In Texas, municipal utility Austin Energy signed power purchase agreements (PPAs) with First Solar, Hanwha Q Cells and other developers for hundreds of megawatts of solar, at prices under five U.S. cents per kilowatt-hour. These PPAs are only the beginning, as low prices in Texas have led the state’s grid operator to predict that the state will install 13 GW of solar PV by 2030 before new federal policies are even factored in.
However, it was not just the United States that saw record low prices. Saudi Arabia’s ACWA Power and Spanish Engineering firm TSK put in a successful bid to build a large solar project in Dubai for under six U.S. cents per kilowatt-hour, raising speculation that six cents could be the new normal for large-scale power contracts for solar.
Even Germany, which has far inferior solar resource to either Texas or Dubai, is recording record low prices. Contracts at under 0.08 per kilowatt-hour (kWh) were awarded in the nation’s latest solicitation. In August, around 150 MW of solar PV installations were built at a feed-in tariff price of 0.09/kWh.
Bear market: Solar stocks crash
Falling costs and good policy news were not enough to save prevent a crash in the price of solar stocks, brought on by a combination of larger stock market problems and a decline in oil prices which has broadly effected energy stocks.
Investors have particularly expressed skepticism over yieldcos, with concerns about over-leveraging leading to falling valuations. SunEdison and its yeildco TerraForm Power performed particularly poorly, as investors voted with their wallets against the company’s pending purchase of Vivint Solar, leading to a shift in strategy and layoffs.
This is not to mention Hanergy, where a stock price bubble spurred by over-enthusiasm turned into a severe crash following an annual meeting gone wrong, which has wiped billions off the valuation of the company and led to concerns about the company’s viability.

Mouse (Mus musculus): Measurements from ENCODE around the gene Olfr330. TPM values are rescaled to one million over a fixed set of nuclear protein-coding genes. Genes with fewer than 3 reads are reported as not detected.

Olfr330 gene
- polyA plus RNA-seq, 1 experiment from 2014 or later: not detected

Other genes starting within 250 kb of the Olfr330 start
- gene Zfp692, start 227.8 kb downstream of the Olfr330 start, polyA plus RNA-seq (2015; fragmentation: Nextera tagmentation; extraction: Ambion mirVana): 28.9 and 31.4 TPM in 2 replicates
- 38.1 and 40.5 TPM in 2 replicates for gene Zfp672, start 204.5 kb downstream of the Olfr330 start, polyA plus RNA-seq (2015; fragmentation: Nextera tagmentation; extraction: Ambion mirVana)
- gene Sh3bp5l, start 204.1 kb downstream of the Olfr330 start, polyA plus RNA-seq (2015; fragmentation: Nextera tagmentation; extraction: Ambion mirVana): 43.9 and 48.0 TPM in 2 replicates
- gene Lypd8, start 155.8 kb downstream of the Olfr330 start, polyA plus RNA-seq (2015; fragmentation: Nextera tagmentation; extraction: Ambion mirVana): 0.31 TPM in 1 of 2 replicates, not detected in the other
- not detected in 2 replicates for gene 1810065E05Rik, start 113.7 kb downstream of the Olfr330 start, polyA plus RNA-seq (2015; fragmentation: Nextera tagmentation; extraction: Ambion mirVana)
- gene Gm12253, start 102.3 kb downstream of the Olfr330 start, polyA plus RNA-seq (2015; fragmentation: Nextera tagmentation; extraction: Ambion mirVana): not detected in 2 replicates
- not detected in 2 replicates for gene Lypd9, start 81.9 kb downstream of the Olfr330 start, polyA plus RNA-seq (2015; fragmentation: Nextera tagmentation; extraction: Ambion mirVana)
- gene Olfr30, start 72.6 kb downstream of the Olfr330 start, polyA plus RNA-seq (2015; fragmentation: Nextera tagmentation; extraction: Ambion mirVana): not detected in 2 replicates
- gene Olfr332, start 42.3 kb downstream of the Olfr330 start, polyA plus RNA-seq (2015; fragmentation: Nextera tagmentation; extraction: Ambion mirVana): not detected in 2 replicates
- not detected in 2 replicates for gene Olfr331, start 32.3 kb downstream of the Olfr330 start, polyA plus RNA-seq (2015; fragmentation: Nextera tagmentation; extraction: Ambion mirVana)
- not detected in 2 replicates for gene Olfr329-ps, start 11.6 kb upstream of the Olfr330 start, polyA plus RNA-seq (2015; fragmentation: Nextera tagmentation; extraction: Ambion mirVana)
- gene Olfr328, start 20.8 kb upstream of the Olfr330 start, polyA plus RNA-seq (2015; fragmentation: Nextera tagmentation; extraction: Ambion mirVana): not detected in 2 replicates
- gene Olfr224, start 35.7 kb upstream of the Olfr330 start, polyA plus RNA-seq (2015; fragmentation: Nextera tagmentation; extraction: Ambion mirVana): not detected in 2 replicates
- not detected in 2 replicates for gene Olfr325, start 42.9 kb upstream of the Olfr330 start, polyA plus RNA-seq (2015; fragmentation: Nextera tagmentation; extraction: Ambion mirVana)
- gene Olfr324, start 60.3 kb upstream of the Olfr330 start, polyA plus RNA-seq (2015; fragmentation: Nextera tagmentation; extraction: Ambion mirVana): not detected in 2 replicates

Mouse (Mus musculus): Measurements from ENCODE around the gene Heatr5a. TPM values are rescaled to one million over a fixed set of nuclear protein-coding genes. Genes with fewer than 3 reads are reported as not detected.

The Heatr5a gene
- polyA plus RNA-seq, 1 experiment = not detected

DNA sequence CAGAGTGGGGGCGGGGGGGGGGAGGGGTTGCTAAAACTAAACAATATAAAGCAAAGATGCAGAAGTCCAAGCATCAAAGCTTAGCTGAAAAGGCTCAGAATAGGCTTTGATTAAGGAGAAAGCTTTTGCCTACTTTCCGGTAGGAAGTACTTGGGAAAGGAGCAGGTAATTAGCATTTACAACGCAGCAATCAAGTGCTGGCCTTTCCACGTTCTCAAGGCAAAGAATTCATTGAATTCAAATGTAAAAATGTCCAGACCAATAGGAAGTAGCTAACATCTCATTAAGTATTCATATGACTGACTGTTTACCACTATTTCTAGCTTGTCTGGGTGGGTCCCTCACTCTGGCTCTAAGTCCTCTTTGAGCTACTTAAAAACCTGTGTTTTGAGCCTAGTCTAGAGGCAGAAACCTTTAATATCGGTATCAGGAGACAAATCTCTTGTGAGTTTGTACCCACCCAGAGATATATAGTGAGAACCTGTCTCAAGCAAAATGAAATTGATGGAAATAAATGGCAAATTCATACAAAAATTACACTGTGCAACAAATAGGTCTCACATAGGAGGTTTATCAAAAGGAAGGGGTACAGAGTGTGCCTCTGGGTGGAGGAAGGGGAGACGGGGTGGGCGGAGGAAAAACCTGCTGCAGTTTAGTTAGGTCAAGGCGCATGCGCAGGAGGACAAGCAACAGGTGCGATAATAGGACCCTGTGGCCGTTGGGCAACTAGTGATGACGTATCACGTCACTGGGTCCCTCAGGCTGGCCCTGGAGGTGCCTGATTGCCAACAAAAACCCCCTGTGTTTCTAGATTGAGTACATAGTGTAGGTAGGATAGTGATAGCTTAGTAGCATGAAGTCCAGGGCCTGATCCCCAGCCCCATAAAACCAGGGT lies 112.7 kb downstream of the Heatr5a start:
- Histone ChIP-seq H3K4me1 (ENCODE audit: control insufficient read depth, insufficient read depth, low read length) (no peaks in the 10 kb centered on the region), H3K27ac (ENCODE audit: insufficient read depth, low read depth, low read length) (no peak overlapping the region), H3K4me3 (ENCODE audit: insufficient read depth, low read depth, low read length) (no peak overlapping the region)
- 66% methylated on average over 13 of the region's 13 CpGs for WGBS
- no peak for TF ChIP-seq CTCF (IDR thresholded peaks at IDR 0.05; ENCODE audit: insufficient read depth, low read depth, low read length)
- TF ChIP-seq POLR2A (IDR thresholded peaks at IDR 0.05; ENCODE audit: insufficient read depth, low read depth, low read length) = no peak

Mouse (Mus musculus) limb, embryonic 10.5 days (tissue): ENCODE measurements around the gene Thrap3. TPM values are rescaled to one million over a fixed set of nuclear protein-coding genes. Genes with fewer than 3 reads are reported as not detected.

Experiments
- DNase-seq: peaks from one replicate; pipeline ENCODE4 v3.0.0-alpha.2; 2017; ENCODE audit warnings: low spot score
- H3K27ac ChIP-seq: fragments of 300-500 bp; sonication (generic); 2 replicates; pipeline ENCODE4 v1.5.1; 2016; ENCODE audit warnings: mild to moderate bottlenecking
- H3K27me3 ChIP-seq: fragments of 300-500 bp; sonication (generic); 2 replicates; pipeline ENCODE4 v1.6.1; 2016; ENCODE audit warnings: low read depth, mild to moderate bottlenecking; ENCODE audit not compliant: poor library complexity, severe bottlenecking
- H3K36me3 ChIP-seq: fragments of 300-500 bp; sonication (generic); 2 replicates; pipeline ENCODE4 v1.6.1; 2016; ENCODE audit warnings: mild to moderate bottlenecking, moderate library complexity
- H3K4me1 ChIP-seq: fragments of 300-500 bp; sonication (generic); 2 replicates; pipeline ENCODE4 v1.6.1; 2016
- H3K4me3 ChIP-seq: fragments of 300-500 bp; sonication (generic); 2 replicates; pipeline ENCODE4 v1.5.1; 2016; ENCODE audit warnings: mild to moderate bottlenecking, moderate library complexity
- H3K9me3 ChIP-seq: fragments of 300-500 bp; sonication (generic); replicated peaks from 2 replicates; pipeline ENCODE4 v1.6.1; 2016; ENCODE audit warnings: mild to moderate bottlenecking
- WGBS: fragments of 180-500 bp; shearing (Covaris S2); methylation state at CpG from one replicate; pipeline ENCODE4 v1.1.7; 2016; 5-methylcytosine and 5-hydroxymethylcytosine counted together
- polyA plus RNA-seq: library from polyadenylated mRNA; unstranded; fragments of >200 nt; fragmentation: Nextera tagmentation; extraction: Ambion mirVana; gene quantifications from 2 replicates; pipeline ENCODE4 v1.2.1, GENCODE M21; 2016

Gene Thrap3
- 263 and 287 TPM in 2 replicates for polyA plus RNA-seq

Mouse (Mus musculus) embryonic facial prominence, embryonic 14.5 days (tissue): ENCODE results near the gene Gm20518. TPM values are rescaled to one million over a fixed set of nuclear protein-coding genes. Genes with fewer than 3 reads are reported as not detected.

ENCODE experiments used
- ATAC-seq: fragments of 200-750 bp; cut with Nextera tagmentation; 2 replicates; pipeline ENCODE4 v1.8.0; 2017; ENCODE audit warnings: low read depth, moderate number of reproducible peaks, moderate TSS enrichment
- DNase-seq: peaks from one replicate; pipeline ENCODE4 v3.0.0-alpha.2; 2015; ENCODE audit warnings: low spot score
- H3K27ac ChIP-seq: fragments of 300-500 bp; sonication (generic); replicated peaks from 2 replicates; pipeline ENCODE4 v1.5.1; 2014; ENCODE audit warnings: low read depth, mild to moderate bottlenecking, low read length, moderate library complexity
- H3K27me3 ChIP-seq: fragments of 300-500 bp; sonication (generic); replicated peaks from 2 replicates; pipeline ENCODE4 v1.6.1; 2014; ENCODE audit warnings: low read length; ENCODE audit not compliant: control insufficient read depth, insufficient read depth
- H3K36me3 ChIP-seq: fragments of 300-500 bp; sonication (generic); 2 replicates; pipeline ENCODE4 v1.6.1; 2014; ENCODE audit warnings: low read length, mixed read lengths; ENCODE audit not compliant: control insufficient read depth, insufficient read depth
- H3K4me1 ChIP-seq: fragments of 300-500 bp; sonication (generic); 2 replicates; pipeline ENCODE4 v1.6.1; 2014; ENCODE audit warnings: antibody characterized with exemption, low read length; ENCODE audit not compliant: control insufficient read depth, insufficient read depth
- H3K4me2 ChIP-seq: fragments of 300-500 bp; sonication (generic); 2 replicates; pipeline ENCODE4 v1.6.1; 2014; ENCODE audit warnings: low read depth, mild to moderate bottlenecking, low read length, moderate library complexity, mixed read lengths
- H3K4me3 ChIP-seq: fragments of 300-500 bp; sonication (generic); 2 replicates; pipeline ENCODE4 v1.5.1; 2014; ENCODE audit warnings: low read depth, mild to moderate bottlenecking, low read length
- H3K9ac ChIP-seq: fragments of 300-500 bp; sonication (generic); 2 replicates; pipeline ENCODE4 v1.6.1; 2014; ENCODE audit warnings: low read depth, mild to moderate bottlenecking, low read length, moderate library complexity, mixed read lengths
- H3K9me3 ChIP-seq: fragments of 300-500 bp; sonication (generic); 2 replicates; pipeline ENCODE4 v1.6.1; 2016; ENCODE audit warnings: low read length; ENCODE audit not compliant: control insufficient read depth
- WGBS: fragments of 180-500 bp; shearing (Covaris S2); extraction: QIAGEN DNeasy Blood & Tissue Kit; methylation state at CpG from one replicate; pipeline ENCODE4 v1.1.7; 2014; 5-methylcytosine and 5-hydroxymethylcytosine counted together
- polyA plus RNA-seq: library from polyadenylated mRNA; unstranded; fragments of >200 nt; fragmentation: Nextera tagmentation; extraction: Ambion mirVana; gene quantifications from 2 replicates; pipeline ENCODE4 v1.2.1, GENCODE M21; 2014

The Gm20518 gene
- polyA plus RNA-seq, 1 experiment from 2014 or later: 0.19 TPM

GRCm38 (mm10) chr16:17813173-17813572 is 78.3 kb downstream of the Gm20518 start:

In short, at the beginning of 2016 it is a buyer’s market for solar stocks.
Energy storage on the rise
In retrospect, 2015 may also be seen as the year where energy storage went from a niche market to a main current of the renewable energy revolution. Spurred by new policies mandating energy storage in California, the ongoing use of incentives in Germany and falling costs, a nascent solar plus storage market is emerging.
By the end of the third quarter the United States had added more than 100 MW of energy storage capacity in 2015, already setting a new annual record. GTM predicted at the time that the nation could reach 192 MW of new storage capacity by the end of the year, and 60 MW was added in the third quarter alone.
German figures are harder to come by, however during the first two years of Germany’s residential energy storage subsidy, from March 2013 to March 2015, an estimated 17,000 energy storage systems totaling 120 megawatt-hours were connected to the low-voltage grid.
And while this year saw the unveiling of Tesla’s new PowerWall battery system, at the end of the year Sonnenbatterie beat Elon Musk’s company to the punch by rolling out their energy storage solution on the U.S. market first.